Fermi Achieves the First Chain Reaction.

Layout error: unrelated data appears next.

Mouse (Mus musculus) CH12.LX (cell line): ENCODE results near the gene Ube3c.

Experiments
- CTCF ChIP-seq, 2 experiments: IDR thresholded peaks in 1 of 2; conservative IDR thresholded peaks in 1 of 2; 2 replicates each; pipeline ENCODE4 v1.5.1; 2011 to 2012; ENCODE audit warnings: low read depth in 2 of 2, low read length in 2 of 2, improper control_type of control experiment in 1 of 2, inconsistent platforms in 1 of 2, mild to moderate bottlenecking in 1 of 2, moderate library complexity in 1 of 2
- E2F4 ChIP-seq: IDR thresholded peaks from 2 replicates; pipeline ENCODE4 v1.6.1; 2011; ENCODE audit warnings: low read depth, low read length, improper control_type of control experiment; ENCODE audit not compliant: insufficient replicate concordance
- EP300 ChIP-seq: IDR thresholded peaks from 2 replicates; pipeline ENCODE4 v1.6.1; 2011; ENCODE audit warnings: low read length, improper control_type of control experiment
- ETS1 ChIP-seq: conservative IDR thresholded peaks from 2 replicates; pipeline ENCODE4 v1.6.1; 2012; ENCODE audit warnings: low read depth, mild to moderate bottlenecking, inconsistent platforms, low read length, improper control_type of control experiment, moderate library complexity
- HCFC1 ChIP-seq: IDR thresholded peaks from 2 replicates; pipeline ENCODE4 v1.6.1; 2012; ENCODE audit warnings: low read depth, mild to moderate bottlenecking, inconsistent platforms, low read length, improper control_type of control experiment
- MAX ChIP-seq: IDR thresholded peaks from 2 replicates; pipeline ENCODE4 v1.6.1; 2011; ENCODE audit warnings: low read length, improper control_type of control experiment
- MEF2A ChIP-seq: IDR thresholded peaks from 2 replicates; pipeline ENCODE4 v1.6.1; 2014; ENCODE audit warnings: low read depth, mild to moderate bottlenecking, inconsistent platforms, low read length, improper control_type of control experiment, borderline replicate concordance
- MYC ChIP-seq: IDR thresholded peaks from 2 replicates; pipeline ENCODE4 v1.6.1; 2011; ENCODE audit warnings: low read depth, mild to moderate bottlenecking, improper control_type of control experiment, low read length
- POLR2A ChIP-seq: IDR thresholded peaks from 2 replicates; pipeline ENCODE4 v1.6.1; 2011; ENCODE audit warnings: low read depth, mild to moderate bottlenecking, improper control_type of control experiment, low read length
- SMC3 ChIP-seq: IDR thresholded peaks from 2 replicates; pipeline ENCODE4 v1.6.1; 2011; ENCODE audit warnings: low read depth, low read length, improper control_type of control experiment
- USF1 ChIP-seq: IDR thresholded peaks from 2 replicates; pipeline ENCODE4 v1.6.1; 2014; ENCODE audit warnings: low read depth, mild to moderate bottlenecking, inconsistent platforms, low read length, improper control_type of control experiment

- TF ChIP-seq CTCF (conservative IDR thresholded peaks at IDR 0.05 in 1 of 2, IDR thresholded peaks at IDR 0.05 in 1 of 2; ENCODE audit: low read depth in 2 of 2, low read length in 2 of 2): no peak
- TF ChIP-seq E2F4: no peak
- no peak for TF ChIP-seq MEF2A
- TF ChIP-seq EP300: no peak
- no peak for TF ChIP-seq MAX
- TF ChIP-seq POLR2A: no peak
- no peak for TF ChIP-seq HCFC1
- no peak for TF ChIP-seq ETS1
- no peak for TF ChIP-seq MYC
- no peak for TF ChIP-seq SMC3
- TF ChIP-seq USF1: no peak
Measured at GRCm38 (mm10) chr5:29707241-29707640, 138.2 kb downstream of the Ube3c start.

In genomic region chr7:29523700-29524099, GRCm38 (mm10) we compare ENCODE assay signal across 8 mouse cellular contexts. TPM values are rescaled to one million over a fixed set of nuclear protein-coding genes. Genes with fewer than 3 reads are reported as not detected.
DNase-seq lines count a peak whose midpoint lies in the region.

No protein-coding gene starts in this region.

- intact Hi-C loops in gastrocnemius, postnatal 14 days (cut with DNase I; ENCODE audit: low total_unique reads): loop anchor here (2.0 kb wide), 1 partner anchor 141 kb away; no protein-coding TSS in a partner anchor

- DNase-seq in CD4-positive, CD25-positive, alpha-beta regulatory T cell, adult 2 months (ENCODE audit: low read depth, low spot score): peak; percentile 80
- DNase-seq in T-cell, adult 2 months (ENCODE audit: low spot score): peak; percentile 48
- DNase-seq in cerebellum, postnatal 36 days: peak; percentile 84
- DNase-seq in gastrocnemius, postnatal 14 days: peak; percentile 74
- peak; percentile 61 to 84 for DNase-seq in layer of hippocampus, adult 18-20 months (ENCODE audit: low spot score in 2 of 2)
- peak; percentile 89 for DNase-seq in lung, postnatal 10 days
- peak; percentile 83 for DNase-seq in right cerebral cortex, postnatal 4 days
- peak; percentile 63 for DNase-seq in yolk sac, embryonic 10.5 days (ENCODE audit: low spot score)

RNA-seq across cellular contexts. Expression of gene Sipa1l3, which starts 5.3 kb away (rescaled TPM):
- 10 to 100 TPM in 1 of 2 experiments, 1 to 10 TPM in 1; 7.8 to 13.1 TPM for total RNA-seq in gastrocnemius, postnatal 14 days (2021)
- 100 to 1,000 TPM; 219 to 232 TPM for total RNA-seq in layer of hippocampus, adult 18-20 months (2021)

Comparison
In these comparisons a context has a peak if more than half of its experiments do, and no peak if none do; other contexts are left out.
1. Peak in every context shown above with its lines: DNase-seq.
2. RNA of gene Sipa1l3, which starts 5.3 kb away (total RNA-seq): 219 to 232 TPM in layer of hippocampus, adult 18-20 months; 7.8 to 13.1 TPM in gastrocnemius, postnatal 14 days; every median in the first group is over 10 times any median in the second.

In late 1942—in a squash court under the stands of Stagg Field, the unused University of Chicago football stadium—a group of physicists led by Enrico Fermi, who had received the 1938 Nobel Prize in physics for his work with radioactivity, constructed a chain-reacting nuclear pile with six tons of uranium metal and fifty tons of uranium oxide encased in four hundred tons of graphite. On 2 December Fermi slowly withdrew the reaction-control rods. As the clicks of neutron counters increased steadily, reminding those present of "a mounting frenzy of crickets," Fermi announced that the pile had reached critical mass, that is, enough material in the pile had become radioactive to create a chain reaction by means of nuclear fission (the splitting of the atomic nucleus). Thus, he achieved the first controlled release of nuclear energy.
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